Allen Organ Company

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The Allen Organ Company is the largest and best-known American maker of church organs.[citation needed] Allen Organ builds classical digital and combination digital and pipe organs, as well as digital theatre organs. Its factory is located in Macungie, Pennsylvania.

History[edit]

Allen Organ Company was founded in 1937 and named after its birthplace, Allentown, Pennsylvania. The Company was incorporated in 1945, after interruption by World War II. Since its beginning, Allen has been managed by the same family. Steve Markowitz, the Company's current President, is the son of the Company's founder, Jerome Markowitz.[1]

The company had its first patent in 1938. Allen was responsible for the first three-manual electronic organ and the first electronic drawknob console.

1947: Allen installed the world's first three-manual electronic organ in St. Paul's Lutheran Church in Catasauqua, Pa.
1949: full-range, high-fidelity stereo audio equipment was incorporated in Allen installations.
1950: "Purely Electronic Carillon," "Harp Percussion" and sustain effects were introduced.
1952: "Chromatic Voicing" was introduced.
1953: Manufacturing was relocated to Macungie, Pennsylvania to expand capacity.
1954: Allen built the first four-manual electronic organ.
1955: Allen developed the first electronic 32' stops used with pipe organs.
1958: the TC-1 was the world's first transistor church organ. [2]
1959: Solid State Tone Generation (transistors) replaced vacuum tube oscillators in the entire Allen line.
1960: Allen introduced its patented "Random Motion Electronic", or "Whind".
1963: First European representation established in Zurich, Switzerland.[3]
1969: Allen entered into a joint-venture with North American Rockwell for digital sound research and development. Utilizing technology developed for the Apollo Space Program, the Digital Computer Organ employed LSI (Large Scale Integration) circuits. Circuits containing thousands of transistors could be photo-etched onto a piece of silicon measuring less than 1/4" x 1/4". With LSI, huge amounts of information could be stored in the organ's computer memory. This led to a new technology, which the world would later know as "sampling".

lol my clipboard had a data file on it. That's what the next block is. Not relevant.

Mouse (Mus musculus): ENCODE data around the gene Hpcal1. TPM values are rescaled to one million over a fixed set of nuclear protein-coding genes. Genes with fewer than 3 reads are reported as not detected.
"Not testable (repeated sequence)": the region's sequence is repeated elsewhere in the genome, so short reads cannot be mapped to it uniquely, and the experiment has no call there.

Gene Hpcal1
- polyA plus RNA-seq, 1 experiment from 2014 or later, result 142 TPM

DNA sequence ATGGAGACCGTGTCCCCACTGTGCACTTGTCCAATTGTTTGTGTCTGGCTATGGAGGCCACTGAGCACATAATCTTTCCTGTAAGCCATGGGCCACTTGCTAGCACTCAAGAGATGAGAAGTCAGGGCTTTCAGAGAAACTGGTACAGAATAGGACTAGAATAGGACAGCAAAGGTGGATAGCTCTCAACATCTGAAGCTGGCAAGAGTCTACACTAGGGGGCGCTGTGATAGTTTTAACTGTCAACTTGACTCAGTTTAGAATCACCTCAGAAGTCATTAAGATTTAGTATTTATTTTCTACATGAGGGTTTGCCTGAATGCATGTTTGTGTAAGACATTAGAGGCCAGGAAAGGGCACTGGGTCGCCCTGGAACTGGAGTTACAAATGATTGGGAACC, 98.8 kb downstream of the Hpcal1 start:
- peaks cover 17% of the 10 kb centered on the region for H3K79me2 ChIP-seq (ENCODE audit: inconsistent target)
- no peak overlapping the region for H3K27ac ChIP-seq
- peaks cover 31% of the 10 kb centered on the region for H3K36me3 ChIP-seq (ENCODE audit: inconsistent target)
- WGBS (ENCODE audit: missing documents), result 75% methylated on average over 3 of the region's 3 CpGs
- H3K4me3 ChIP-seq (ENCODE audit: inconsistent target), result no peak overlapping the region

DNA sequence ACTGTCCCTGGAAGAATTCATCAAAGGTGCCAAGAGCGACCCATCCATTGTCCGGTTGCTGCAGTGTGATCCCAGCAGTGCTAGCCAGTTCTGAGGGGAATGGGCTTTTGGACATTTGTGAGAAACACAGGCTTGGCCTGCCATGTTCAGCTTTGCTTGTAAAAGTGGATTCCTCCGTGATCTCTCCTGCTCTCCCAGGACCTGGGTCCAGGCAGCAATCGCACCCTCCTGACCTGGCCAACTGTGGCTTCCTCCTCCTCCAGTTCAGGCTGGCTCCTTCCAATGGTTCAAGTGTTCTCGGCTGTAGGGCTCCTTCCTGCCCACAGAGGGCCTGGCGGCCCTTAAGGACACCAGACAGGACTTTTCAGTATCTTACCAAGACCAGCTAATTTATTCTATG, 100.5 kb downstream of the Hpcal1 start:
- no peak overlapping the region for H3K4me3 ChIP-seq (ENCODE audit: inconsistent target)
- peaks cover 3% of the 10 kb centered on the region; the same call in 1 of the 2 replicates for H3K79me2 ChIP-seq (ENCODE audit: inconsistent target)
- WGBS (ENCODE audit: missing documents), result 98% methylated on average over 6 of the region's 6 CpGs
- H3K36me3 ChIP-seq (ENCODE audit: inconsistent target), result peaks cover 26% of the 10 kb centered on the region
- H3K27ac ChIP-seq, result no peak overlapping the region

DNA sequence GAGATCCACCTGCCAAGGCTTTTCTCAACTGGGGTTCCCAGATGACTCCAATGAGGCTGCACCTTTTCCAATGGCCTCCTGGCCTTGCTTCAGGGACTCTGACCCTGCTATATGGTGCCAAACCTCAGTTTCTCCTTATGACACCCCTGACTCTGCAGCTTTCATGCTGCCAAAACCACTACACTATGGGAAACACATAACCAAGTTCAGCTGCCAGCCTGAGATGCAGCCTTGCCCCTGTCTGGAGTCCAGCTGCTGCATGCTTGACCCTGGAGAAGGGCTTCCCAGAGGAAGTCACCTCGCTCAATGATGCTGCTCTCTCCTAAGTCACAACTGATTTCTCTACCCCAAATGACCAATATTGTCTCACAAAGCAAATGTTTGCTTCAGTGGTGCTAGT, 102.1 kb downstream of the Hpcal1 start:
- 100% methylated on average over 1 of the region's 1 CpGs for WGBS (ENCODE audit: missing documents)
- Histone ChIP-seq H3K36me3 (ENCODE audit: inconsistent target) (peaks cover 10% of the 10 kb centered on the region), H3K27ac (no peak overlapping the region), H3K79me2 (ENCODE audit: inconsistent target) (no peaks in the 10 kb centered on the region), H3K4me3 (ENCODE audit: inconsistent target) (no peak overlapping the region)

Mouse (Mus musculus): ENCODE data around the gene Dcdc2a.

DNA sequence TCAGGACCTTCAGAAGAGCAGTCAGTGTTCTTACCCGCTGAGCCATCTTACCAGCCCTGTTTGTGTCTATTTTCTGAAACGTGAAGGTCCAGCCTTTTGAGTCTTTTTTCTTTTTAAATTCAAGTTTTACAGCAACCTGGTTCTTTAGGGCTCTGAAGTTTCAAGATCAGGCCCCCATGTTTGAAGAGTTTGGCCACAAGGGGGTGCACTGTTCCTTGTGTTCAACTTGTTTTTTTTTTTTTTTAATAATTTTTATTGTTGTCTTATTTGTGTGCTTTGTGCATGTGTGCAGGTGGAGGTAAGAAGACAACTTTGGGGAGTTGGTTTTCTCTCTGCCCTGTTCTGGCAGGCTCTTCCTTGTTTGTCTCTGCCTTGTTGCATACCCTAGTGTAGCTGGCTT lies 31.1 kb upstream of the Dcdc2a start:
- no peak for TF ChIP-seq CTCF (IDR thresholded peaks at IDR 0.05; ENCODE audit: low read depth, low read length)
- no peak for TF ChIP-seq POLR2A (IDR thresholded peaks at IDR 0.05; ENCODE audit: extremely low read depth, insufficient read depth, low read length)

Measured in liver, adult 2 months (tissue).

Using the technical knowledge co-developed with Rockwell International, in 1971 Allen presented to the world digital organs fully capable of reproducing authentic pipe organ sound. That same year, Sharp introduced its hand-held calculator. Together, these were the world's first two digital consumer products. Both of these products would revolutionize their respective industries in the years to come. [4] [5]
2004: The world's first digital musical instrument, built by Allen Organ Company, became part of Smithsonian's collection of musical instruments. [6] [7]
2010: Allen Organ Company Recognized by United States Congress [8] [9]

Technology[edit]

Quantum line[edit]

The Quantum organ line uses a digital processing technique called the convolution reverb, a technique widely used in both software and hardware musical instruments. In Allen's implementation of the technique, the acoustics of the sampled room become an integral part of the organ's sound. An 8-second stereo convolution reverb requires about 35 billion calculations per second; Allen patented a technique to reduce the computation amount to about 400 million calculations per second. A digital organ that produces Compact Disc quality sound without convolution reverb would require only about 100,000 calculations per second for each sound. Quantum organs include about 4,000 times that capacity to create convolution reverb.

See also[edit]

References[edit]

External links[edit]